Putting a Face to a Candidate with Political Campaign Advertising
Walking Precincts for Political Campaign Advertising
There’s always something that can be learned from our own election advertising, as well as that of others, whether it works or not (especially when it does not.) I once knew a candidate that came from a professional background as “he who handles numbers” to put it simply. He ran for a local office and lost however he wasn’t one to let the experience go without learning from it. He did a statistical analysis of his political campaign advertising and came up with some interesting data.
Comparing each precinct with the work that was done vs. the expectations (based on things like voter registration and efforts in similar precincts), the results showed that he gained a significant number of additional votes in the areas where he personally walked and showed a physical and personal presence.
He also used supporters and campaign workers that walked in different precincts for political campaign advertising, but those areas didn’t gain as significantly (some even lost voters).
The loss of voters doesn’t show any specific reasoning of course and could be from numerous factors. Some voters may feel put off when a candidate isn’t making a personal appearance. Likewise, some volunteers may ineffectively “sell” the candidate in a given precinct. The downside to volunteer walking is that some volunteers are so passionate about the candidate and the campaign they turn into a door-to-door debate team that can put-off voters. While some volunteers gained, others lost so the entire process of adding volunteers to “walking political campaign advertising” turned into a wash for the most part.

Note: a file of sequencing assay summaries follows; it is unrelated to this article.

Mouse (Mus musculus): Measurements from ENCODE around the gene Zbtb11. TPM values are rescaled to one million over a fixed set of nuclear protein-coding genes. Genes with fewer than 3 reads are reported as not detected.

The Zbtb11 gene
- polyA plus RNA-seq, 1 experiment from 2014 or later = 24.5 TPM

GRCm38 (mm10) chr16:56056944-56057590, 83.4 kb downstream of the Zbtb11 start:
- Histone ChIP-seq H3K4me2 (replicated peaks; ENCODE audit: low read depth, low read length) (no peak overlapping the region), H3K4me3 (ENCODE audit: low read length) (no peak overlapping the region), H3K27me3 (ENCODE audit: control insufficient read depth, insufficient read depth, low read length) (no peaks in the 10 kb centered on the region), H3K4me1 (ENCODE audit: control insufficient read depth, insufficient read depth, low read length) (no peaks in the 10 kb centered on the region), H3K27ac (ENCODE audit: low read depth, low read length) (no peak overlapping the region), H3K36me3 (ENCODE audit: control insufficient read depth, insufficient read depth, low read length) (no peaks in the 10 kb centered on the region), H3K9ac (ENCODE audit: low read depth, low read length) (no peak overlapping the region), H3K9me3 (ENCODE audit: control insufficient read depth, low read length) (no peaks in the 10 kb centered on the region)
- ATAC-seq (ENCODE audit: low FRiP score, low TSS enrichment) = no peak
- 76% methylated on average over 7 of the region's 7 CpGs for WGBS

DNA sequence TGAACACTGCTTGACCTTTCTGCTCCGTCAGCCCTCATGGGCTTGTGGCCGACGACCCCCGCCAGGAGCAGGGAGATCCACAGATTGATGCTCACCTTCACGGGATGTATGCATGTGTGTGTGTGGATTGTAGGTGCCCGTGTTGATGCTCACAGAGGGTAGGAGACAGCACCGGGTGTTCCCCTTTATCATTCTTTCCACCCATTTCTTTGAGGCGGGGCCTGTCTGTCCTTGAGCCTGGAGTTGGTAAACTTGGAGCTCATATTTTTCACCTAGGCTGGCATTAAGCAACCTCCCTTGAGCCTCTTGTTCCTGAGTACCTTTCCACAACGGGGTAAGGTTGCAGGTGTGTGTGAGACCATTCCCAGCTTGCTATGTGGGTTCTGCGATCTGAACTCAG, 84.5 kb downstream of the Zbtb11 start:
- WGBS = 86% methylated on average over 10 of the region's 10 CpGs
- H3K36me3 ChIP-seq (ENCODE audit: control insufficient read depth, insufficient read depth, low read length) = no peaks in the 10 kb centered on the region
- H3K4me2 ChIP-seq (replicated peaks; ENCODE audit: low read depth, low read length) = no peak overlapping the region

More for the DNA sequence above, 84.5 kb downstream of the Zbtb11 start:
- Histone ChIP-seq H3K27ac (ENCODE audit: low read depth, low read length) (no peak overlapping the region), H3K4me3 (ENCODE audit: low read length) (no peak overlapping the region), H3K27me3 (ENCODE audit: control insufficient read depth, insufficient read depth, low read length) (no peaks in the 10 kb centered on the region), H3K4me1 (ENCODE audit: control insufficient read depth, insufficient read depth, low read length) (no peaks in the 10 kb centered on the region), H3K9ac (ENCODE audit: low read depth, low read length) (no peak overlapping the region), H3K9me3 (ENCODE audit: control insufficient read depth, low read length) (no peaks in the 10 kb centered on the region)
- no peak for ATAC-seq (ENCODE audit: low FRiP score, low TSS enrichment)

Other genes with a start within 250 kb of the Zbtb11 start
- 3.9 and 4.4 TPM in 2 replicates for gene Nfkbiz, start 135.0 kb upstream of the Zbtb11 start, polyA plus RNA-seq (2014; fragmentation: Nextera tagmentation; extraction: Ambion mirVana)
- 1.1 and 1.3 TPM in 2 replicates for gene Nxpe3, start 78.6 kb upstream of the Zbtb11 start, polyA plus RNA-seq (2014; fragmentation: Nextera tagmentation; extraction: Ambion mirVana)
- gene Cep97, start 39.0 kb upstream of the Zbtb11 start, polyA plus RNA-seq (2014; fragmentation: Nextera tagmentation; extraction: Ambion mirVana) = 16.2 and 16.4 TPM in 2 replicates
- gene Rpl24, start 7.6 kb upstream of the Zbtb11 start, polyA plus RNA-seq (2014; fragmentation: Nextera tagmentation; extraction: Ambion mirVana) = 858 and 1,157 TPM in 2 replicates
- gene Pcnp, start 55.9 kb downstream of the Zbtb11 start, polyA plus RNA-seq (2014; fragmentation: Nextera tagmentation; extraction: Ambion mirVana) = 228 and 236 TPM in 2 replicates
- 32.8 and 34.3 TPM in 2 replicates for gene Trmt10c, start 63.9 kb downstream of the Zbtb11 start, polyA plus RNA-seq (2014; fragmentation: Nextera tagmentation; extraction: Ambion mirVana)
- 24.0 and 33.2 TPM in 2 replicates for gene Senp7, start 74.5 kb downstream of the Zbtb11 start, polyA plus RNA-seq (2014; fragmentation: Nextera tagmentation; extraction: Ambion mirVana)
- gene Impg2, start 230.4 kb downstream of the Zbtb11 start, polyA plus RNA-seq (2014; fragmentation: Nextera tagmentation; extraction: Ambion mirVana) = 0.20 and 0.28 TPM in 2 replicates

Phoning Voters as Political Campaign Advertising
What’s surprising for this particular candidate is that based on the numbers and the analysis is that he actually lost votes in those areas where he used telephone contact for political campaign advertising. There are many people in the world of political campaign advertising that are divided on this point as some swear by it while others believe that telephoning voters is annoying, and most people detest unsolicited phone calls.
For political campaign advertising, it’s important to recognize that while something might be somewhat (or greatly) effective for national campaigns for presidency or congressional campaigning, they may not be appropriate for a more localized election. While it’s important to make contact with your voters, not all tactics are good for your campaign.
The only time a phone campaign can really be effective despite irritation and aggravation that may arise among voters is when you need to respond to a negative attack with little to no time to respond in traditional media, or to remind voters of the election date with an urgent call to vote.
When you’re planning your advertising and marketing, do so with the idea that voters want to personally connect with a candidate. The opportunity to meet a candidate in person can tightly weave the threads of credibility and trust that are necessary to gain the vote. Avoid the telephone and stick with walking precincts and town hall meetings during your political campaign advertising.